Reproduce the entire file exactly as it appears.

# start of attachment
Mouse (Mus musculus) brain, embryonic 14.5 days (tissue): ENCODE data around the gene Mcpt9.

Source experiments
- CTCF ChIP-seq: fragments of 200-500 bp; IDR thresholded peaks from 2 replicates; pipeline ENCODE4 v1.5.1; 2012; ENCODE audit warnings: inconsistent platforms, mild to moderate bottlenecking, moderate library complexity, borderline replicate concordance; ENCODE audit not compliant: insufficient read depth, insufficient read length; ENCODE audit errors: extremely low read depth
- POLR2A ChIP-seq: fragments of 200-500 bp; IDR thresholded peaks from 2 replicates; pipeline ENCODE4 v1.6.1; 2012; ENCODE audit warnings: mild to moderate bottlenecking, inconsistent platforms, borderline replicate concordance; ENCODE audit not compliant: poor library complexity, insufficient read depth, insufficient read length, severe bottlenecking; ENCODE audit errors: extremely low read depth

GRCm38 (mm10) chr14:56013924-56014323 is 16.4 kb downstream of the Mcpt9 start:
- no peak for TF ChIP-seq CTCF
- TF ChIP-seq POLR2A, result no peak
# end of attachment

Mouse (Mus musculus) brain, embryonic 14.5 days (tissue): ENCODE data around the gene Mcpt9.

Source experiments
- CTCF ChIP-seq: fragments of 200-500 bp; IDR thresholded peaks from 2 replicates; pipeline ENCODE4 v1.5.1; 2012; ENCODE audit warnings: inconsistent platforms, mild to moderate bottlenecking, moderate library complexity, borderline replicate concordance; ENCODE audit not compliant: insufficient read depth, insufficient read length; ENCODE audit errors: extremely low read depth
- POLR2A ChIP-seq: fragments of 200-500 bp; IDR thresholded peaks from 2 replicates; pipeline ENCODE4 v1.6.1; 2012; ENCODE audit warnings: mild to moderate bottlenecking, inconsistent platforms, borderline replicate concordance; ENCODE audit not compliant: poor library complexity, insufficient read depth, insufficient read length, severe bottlenecking; ENCODE audit errors: extremely low read depth

GRCm38 (mm10) chr14:56013924-56014323 is 16.4 kb downstream of the Mcpt9 start:
- no peak for TF ChIP-seq CTCF
- TF ChIP-seq POLR2A, result no peak